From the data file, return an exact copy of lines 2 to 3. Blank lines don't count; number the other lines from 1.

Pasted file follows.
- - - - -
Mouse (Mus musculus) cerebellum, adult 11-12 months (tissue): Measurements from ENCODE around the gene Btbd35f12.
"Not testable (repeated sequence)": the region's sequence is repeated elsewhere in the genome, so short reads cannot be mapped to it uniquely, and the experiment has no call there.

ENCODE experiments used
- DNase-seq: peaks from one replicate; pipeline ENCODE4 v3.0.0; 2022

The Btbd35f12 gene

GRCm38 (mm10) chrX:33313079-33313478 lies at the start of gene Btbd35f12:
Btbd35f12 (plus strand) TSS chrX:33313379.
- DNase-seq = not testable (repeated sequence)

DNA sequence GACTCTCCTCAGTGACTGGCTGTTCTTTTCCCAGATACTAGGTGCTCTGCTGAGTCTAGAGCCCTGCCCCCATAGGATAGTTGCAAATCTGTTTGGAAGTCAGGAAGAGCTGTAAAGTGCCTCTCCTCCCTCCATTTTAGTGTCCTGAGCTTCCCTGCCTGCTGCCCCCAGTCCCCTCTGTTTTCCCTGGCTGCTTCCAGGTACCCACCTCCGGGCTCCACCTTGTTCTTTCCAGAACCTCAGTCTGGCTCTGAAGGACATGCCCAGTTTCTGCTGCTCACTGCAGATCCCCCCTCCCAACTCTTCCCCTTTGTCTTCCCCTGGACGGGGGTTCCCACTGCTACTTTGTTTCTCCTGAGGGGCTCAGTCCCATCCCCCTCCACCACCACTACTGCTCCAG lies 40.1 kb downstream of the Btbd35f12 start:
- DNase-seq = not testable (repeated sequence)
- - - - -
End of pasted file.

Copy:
"Not testable (repeated sequence)": the region's sequence is repeated elsewhere in the genome, so short reads cannot be mapped to it uniquely, and the experiment has no call there.

ENCODE experiments used